Sat, December 30
Doors: 8:00 pm / Show: 9:15 pm9:30 Club
Hot Thoughts, Spoon’s 9th album, is the bravest, most sonically inventive work of their career, though keep in mind, Britt Daniel has already overseen a number of other reincarnations. With all due respect to earlier efforts that have made the band both critically acclaimed and a commercial contender, preconceptions about Spoon are about to be obliterated. That’s not to say Hot Thoughts doesn’t have a requisite supply of infectious earworms — WE DIDN'T SAY THIS WAS A DIFFERENT BAND (though this is the first Spoon album with no acoustic guitar) — but there’s a lyrical bent that’s as carnal as it’s crafty, and a newfound sense of sonic exploration that results in the genre-smasher Spoon have flirted with in the past but not fully consummated.
The ten songs on Hot Thoughts run the gamut from the kaleidoscopic opening title track (as tone-setting as say, “Dirty Mind” for the album it commences) through the gargantuan stomp of “Do I Have To Talk You Into It” and ubiquitous wiry hooks of “Can I Sit Next To You" to the bittersweetness of “I Ain’t The One” and the deadpan swing of “Tear It Down” — less the telling of an apocalyptic vision and more what Daniel describes as a song about “empathy for strangers.”
Ample recognition should be tossed in the direction of Dave Fridmann, whose wizard-level ingenuity has brought a diabolical sheen to the band’s swagger (there may be many great ways to occupy one’s time in Cassadaga, New York, but we do know that holing up at Fridmann’s studio to make a masterpiece is one of them).
Without question, the prior works of Daniel, drummer Jim Eno, bassist Rob Pope and no-longer-a-secret weapon Alex Fischel have scaled some lofty heights (from 1996 debut LP Telephono, 1998’s A Series Of Sneaks, 2001’s Girls Can Tell, 2002’s Kill The Moonlight, 2005’s recently reissued in deluxe 10th anniversary grandeur Gimme Fiction, through the trifecta of U.S. Top 10 albums that was Ga Ga Ga Ga Ga (2007), Transference (2010) and They Want My Soul (2014), you’re talking about a winning streak that’s nothing short of Mayweather-esque), but Hot Thoughts is a daring, futuristic chapter in the Spoon story. Daniel’s spot in the pantheon of rock's genius songwriters was established long ago—but with the crackling, incandescent, multi-dimensional backdrop conjured on Hot Thoughts, the lines between accessible and experimental become non-factors for once and all. It’s pop as high art, delivered with total confidence and focus.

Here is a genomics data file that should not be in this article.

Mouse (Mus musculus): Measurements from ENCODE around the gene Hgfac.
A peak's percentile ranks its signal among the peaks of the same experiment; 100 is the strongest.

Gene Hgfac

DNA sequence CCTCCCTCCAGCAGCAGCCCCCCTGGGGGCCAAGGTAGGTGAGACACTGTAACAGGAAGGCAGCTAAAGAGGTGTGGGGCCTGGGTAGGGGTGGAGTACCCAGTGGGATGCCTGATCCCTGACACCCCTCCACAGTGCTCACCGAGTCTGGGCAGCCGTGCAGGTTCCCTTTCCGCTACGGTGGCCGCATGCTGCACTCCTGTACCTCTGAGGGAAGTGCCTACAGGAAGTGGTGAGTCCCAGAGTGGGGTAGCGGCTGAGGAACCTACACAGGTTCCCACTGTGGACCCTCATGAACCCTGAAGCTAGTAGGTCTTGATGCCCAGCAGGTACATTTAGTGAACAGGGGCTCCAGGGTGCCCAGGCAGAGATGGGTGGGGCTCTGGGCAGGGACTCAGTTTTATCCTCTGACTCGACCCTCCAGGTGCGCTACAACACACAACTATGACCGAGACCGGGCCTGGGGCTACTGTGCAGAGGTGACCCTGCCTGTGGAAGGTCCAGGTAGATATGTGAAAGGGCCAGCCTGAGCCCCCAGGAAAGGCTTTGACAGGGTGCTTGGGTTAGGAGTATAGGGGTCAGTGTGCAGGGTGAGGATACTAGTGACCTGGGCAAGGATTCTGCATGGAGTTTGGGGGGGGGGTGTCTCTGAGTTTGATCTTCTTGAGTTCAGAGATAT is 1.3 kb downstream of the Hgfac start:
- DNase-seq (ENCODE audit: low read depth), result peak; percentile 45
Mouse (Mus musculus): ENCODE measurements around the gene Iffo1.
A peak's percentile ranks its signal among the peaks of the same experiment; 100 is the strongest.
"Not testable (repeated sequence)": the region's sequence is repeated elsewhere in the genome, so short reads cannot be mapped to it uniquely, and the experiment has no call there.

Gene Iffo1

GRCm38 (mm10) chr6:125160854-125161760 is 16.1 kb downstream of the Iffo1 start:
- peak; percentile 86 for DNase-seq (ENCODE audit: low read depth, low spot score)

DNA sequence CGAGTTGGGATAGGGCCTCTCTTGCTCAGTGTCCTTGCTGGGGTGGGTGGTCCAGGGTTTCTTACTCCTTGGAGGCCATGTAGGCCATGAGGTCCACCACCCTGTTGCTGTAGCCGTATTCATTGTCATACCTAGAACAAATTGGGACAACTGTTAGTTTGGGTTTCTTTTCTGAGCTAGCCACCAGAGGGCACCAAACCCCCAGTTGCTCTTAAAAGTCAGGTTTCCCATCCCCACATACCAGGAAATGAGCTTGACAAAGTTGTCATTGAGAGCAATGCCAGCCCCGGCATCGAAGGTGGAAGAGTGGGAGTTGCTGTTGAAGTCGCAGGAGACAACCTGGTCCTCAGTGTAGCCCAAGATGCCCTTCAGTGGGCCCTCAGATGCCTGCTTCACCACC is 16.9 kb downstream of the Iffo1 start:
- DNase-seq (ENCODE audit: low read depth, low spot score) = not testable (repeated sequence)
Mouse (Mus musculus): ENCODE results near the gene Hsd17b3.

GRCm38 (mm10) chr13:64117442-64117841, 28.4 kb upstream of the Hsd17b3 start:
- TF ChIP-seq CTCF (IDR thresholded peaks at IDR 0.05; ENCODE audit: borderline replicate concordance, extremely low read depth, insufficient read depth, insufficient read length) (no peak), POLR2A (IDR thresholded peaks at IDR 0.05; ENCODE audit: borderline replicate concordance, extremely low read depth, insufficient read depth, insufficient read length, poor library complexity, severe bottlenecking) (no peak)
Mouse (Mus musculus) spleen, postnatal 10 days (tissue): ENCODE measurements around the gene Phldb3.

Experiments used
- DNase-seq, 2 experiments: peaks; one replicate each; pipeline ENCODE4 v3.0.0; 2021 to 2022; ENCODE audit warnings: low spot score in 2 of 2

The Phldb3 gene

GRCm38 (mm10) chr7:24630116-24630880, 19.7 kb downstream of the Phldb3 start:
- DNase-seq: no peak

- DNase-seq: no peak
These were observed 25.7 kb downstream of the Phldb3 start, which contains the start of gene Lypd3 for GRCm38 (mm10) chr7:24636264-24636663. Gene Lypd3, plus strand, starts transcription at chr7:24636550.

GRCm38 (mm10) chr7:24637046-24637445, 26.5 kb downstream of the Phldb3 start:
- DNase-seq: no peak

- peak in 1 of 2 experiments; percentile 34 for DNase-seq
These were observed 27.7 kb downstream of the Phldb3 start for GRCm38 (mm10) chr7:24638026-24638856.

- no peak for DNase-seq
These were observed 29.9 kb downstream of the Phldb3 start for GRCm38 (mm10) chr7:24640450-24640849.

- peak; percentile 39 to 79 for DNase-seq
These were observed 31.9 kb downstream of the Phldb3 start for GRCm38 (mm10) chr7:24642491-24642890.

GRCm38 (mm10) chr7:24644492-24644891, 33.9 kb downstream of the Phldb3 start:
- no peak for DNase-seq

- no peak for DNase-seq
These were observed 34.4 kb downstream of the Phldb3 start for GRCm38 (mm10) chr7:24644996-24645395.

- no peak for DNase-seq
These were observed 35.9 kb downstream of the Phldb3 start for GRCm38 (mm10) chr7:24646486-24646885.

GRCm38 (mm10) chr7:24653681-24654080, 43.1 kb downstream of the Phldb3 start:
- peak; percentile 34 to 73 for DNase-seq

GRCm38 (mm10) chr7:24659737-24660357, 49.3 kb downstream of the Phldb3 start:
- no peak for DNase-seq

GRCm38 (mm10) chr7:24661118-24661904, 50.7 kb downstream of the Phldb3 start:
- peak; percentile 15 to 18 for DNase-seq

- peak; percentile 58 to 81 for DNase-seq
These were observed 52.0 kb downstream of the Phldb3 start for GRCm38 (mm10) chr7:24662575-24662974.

The World’s Best American Band.
The bold statement from Louisville’s White Reaper is not only the title of their new album, but also the band’s credo.
“Because we are the best,” says guitarist/vocalist Tony Esposito. “Just like Muhammad Ali was the greatest, you gotta say it out loud for people to believe it.”
And with that mentality the band hit the studio with close friend and producer Kevin Ratterman (My Morning Jacket, Young Widows) and made a good ol’ fashioned in-your-face rock ’n’ roll record.
“We didn’t make this record or start this band because we wanted to come across in a single, certain way,” says Esposito. “We just make records that we’d want to hear. We started doing this because it’s fun as hell, just as much now as it was when we were 14.”
Boasting textured melodies, layered guitars and more seasoned lyrics, The World’s Best American Band finds the quartet busting out of the basement sound established on their previous full length (2015’s White Reaper Does It Again) and setting their sights on the arena.
Garnished with glimpses of the golden age of rock and roll, TWBAB is loaded with guitars that scream and gigantic drums in lockstep rhythm, each song packing its own massive, but none the less unique, punch. Lead single “Judy French” struts like a runway model raised on Heavy Metal Parking Lot, while midway point “The Stack” pairs a classic rock shimmy with a flair for glam.
The band have been touring their hearts out in support of the record, including a run of dates supporting Spoon.
Armed with a record that celebrates rock in all of its glory, they are known to satisfy crowds whether they are packed shoulder-to-shoulder in the “standing room only” pit or kicking back in the cheap seats.
“Come to the show, have a drink, have fun,” laughs Esposito. “But be nice to everybody, cause you’re gonna get real close.”
815 V St. NW
Washington, DC, 20001
815 V St. NW
Washington, DC, 20001